Environment secretary Michael Gove has backed a comprehensive Deposit Return Scheme for drinks containers.
Speaking at Kew Gardens in London today, he threw his weight behind an “all in” DRS system that would include all types and sizes of drinks containers.
”The government’s waste reduction partner, WRAP, have persuasively argued that the deeper that deposit return schemes drill into the value chain – extending to cover full life cycle costs under producer responsibility, and an ‘all in’ standard – the clearer the financial and social signal will be to recycle,” he said.
“We need to work with business to make Deposit Return Schemes as effective as possible and I believe an ‘all in’ model will give consumers the greatest possible incentive to recycle.”
The UK government closed its consultation on proposals for a DRS system in May, while the Scottish government recently announced plans to introduce a DRS for glass, plastic and aluminium drinks containers of all sizes.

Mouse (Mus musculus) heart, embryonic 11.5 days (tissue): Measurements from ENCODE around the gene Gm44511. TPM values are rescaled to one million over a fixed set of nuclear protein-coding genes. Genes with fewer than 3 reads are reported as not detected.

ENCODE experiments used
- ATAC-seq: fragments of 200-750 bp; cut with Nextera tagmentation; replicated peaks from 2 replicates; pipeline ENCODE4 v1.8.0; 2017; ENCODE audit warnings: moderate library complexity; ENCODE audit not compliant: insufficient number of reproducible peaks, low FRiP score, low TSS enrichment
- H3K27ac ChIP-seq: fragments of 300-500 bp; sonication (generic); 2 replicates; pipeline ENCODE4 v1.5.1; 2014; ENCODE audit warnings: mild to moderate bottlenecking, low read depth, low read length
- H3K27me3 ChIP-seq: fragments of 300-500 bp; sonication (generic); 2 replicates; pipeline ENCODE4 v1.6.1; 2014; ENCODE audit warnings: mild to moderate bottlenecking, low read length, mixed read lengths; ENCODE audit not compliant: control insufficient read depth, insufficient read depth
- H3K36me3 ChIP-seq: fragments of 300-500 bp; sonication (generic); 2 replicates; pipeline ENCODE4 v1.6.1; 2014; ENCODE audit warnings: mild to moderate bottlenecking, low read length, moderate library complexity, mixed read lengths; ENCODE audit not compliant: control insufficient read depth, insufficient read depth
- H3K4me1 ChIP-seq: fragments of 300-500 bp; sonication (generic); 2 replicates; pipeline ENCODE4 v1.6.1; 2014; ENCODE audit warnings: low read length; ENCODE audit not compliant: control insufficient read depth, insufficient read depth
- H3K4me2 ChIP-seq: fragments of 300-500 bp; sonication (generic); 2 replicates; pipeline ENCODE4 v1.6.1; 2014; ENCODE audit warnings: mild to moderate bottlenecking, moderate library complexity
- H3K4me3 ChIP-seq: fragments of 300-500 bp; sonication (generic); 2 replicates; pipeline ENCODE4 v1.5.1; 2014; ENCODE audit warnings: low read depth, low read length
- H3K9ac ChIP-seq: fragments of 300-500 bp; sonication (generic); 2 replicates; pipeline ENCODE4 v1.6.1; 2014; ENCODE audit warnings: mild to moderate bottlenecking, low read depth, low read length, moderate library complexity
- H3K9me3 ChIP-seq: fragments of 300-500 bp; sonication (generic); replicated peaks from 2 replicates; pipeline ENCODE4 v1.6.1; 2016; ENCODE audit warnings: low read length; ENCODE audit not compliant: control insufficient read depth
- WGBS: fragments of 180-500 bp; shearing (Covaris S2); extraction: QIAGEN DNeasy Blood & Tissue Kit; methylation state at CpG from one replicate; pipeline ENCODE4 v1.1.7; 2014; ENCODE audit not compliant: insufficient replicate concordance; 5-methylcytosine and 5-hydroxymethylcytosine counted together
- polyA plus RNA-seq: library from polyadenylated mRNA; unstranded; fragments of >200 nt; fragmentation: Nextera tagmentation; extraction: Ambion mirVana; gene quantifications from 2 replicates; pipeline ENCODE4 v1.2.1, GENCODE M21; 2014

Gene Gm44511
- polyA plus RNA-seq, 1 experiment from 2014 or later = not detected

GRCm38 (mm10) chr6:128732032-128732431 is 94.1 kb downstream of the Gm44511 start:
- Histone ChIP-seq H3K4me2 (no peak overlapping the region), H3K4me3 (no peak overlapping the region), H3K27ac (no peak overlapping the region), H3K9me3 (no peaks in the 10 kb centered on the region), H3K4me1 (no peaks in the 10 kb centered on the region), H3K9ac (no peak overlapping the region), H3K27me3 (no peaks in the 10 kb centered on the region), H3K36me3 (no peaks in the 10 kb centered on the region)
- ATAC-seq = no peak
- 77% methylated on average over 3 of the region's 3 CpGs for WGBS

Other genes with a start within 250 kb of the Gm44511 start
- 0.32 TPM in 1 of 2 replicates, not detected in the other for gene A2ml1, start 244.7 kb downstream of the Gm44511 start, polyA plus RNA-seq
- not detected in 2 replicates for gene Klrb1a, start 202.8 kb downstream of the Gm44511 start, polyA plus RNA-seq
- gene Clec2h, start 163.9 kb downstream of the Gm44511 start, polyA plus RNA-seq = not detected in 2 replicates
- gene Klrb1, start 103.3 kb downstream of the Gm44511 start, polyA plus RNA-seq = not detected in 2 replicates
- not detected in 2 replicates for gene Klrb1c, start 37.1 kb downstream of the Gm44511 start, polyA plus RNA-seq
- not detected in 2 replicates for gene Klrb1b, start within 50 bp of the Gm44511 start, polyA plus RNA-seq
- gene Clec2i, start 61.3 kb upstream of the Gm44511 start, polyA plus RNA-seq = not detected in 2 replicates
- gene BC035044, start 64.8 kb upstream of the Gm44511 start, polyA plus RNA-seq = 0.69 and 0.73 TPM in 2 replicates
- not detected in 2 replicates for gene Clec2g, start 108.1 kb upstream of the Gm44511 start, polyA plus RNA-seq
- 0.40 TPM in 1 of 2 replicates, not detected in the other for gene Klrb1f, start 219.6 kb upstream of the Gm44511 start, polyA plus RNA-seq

Welcoming the comments, Campaign to Protect Rural England’s (CPRE) litter campaigner Maddy Haughton-Boakes said: “This is the strongest signal yet of the government’s intention to transform the way that we deal with the waste created by drinks containers, preventing them from choking our countryside, streets, rivers and oceans.
“These comments are another step forward from the government’s work to meet the ambitious targets laid out in its Resources and Waste Strategy.”
The Association of Convenience Stores has raised concerns over a “number of operational issues” for retailers related to DRS, such as hygiene issues, limited space to store dirty bottles, pressure on staff and the increased queuing times that their customers would face.